Study Guide

A Dog's Purpose The Home

By W. Bruce Cameron

The Home

Our den was scooped out underneath the black roots of a tree, and was cool and dark during the heat of the day. (1.4)

If this story were about humans, it would be a rags-to-riches (to-rags-and-back-again) story like something straight out of Dickens. Our narrator is born a poor dog in a ditch, but soon he'll find a warm loving home with humans who care about him. What more could a dog want?

I began to think of what it would be like to leave the Den. (1.34)

Already, our narrator is curious about the outside world. He no longer wants to stay in his "home," where it is relatively safe. He's willing to risk that safety for the chance of something more.

I loved my world, the Yard. I loved running through the mud by the water trough, my paws making a dirty spatter that flecked my fur. I loved when we'd all start barking, though I seldom understood why we were doing so. I loved chasing Coco and sleeping in a pile of dogs and smelling other dogs' poops. (2.39)

The dog likes being a dog—having an environment where he can run, play, and explore. This world is pretty instinctive: the dog doesn't exactly understand why he loves barking and smelling poops, but this kind of canine bonding just happens naturally.

This is what happened to dogs who tried to live in the world without people—they became beaten down, defeated, starved. Sister was what we all would have become if we'd stayed in the culvert. (3.16)

But doesn't this thing happen to dogs who live in the wild because people make that life almost impossible? It seems like our narrator is becoming conditioned to being imprisoned by humans—he prefers it to living out in the world. Being domesticated is better than running wild. Cats, on the other hand, apparently didn't get that memo.

But I was a different dog than Mother. I loved the Yard. I wanted to belong to Senora. My name was Toby. (4.3)

It might seem traumatic that Toby is taken from his "home" in the wild and put into a pen with a bunch of other dogs—but he likes it. He considers this new place his home. What makes the Yard so special to him? Why is the Yard a home when the place he was born was not one?

A few months later, we all moved into a different house with a much better backyard. It had a garage, too, but thankfully no one suggested I sleep out there. (24.3)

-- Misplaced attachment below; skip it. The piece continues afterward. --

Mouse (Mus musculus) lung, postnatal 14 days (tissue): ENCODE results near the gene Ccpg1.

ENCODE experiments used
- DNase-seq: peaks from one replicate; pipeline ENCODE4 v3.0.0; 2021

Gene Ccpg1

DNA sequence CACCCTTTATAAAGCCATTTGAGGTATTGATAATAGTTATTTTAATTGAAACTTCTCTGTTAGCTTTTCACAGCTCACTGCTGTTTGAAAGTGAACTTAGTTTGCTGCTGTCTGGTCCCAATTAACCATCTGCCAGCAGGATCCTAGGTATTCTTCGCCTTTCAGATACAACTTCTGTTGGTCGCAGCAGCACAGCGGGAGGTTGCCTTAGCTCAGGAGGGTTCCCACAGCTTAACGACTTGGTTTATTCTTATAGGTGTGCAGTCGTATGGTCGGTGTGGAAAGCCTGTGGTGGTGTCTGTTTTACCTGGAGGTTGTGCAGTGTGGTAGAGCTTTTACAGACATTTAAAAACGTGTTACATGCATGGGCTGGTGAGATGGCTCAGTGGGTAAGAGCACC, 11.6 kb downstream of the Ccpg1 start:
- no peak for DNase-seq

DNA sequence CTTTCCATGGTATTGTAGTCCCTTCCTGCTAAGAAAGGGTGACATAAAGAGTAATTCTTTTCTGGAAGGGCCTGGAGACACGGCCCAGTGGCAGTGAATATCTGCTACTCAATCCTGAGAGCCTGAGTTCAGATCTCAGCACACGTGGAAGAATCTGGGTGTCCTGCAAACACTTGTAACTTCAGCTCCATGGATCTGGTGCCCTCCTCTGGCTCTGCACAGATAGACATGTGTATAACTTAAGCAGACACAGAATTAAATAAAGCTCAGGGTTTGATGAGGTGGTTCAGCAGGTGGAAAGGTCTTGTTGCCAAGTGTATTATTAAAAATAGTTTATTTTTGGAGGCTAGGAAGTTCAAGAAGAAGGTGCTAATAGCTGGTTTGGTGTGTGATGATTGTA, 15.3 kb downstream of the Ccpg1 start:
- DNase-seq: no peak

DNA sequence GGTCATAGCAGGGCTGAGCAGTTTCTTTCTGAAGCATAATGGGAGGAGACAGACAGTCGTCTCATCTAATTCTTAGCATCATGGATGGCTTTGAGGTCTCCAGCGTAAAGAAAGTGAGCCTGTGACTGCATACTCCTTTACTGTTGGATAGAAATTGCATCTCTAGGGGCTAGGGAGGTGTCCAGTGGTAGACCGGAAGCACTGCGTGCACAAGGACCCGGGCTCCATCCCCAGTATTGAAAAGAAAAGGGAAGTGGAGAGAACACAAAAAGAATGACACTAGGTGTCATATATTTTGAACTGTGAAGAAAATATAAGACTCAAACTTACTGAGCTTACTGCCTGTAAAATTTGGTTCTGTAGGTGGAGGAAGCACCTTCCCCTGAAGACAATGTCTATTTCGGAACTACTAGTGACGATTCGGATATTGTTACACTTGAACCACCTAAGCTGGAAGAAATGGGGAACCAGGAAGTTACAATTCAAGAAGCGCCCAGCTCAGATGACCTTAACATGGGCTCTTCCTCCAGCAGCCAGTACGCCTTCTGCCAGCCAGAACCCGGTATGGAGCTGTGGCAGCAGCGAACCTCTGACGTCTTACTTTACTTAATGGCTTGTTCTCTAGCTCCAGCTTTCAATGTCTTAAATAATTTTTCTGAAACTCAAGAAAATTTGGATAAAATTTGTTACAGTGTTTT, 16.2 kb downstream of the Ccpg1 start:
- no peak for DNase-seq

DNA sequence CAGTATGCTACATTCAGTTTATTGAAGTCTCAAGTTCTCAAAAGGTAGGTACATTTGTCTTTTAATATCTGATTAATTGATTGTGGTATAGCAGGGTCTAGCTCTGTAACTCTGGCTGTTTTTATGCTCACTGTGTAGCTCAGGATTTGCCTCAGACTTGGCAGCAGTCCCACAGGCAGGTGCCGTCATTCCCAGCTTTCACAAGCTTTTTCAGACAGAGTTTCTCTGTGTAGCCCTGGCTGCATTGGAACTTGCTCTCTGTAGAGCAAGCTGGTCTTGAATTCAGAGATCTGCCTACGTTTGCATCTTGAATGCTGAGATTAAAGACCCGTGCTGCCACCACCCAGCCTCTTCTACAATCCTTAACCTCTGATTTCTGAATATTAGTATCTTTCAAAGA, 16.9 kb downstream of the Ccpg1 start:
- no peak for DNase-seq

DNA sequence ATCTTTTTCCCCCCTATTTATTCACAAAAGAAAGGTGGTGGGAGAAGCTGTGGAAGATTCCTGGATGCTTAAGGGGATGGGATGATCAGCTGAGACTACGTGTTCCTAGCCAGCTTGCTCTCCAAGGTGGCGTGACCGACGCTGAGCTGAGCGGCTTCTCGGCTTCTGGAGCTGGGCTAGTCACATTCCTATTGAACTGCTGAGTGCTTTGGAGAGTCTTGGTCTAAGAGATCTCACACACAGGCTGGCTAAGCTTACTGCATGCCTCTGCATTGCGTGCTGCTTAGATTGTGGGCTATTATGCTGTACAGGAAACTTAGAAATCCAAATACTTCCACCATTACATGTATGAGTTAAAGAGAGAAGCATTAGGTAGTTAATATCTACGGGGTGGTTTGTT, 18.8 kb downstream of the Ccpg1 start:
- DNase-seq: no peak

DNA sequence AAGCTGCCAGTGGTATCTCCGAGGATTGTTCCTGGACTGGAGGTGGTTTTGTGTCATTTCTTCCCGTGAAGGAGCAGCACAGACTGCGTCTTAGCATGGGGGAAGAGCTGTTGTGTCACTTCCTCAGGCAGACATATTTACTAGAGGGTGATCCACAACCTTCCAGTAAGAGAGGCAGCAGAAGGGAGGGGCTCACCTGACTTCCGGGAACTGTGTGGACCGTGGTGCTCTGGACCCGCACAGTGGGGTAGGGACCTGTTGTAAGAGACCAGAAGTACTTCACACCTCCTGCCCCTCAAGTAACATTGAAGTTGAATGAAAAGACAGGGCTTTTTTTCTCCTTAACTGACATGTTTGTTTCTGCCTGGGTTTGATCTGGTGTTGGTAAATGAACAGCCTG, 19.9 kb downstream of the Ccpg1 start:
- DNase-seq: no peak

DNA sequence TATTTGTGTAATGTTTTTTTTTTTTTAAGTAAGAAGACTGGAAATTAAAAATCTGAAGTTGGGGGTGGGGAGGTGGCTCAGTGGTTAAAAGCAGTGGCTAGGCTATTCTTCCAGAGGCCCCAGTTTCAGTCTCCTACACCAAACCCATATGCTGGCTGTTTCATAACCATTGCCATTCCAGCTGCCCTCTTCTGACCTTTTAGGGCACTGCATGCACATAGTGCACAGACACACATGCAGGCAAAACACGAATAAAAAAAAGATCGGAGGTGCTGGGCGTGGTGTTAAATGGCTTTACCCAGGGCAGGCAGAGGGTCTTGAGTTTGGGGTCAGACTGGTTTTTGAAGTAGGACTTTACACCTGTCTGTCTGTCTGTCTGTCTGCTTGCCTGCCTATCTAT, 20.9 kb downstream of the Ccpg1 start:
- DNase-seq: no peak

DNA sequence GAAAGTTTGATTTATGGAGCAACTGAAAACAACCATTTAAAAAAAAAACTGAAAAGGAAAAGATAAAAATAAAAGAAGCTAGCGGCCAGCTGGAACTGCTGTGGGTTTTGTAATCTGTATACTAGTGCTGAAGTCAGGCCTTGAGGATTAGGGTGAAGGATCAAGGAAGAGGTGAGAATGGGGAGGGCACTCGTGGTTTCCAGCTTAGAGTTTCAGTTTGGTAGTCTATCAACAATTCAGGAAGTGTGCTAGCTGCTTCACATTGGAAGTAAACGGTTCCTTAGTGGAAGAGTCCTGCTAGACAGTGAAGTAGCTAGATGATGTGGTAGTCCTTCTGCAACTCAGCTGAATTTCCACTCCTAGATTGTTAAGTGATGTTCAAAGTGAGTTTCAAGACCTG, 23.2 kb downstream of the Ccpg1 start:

Over the course of the book, the dog has a few different homes. He doesn't get particularly attached to any specific place; it's the people who make a place feel like home, not the place itself. Although not being confined to the garage is a nice bonus.

"Not allowed to have a dog! It's in your lease!" I cocked my head at the word "dog," wondering if I might be the source of the man's anger. I hadn't, as far as I knew, done anything wrong, but all the rules were different at this crazy place, so who could say? (26.36)

Although we said in the last quote that the place itself doesn't matter, in this case it does. Wendi isn't supposed to have dogs, so being hidden and confined is stressful for the dog. But, the people matter here, too. If Wendi actually cared for the dog, she wouldn't try to have him in a place that doesn't allow dogs.

"I'm doing you a favor. You're free now. Go catch some rabbits or somethin.'" (27.32)

Victor leaves Bear in the wilderness, and so the dog is able to return to a feral state. That's how he was born a few lives ago, right? Well, yeah, but the thing is that back then, the dog didn't know any better. Being wild seemed pretty great. But now, now he longs for a home where he can cohabit with humans and feel some love.

When Ethan came outside the next morning I shook myself off and ran over to him, trying to restrain myself from showering so much affection on him. He stared at me. "Why are you still here, huh, boy? What are you doing here?" (30.23)

Okay, we're back to talking about how it's the people who make a home a home. Bailey was never particularly attached to the house at the Farm when he would stay there over the summer. But now that Ethan lives there, the dog runs in as if he's always lived there. It feels like home now.

About the only thing involved with the new arrangement that was less than perfect was the fact that when Hannah started sleeping with Ethan I was summarily dismissed from the bed. (32.9)

Buddy the dog is really excited that Ethan has made a new home with Hannah. The side effect, though, is that Buddy gets kicked out of bed. It's a bit of doggy humor, as the dog doesn't realize the real reason why—but the dog doesn't take it too hard. He's happy to be under the same roof, even if he isn't under the same sheets.